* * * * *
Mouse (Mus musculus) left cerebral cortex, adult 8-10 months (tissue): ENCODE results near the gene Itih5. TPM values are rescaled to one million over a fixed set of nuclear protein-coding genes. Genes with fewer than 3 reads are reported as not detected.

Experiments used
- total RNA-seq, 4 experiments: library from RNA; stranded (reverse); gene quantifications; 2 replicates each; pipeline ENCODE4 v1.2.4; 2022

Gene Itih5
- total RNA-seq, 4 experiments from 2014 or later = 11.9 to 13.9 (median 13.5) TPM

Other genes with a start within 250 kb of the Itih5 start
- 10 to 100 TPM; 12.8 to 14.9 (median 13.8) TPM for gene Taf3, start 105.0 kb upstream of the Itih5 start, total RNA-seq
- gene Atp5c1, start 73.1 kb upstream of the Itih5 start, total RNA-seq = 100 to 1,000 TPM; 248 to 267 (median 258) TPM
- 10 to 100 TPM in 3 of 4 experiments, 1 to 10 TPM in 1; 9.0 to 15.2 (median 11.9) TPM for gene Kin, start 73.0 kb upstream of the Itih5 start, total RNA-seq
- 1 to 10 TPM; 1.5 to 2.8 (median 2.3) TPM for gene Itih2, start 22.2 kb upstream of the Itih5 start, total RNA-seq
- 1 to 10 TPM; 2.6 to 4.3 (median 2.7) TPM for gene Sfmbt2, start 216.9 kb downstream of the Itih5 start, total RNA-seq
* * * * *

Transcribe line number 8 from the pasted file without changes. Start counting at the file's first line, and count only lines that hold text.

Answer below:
- gene Atp5c1, start 73.1 kb upstream of the Itih5 start, total RNA-seq = 100 to 1,000 TPM; 248 to 267 (median 258) TPM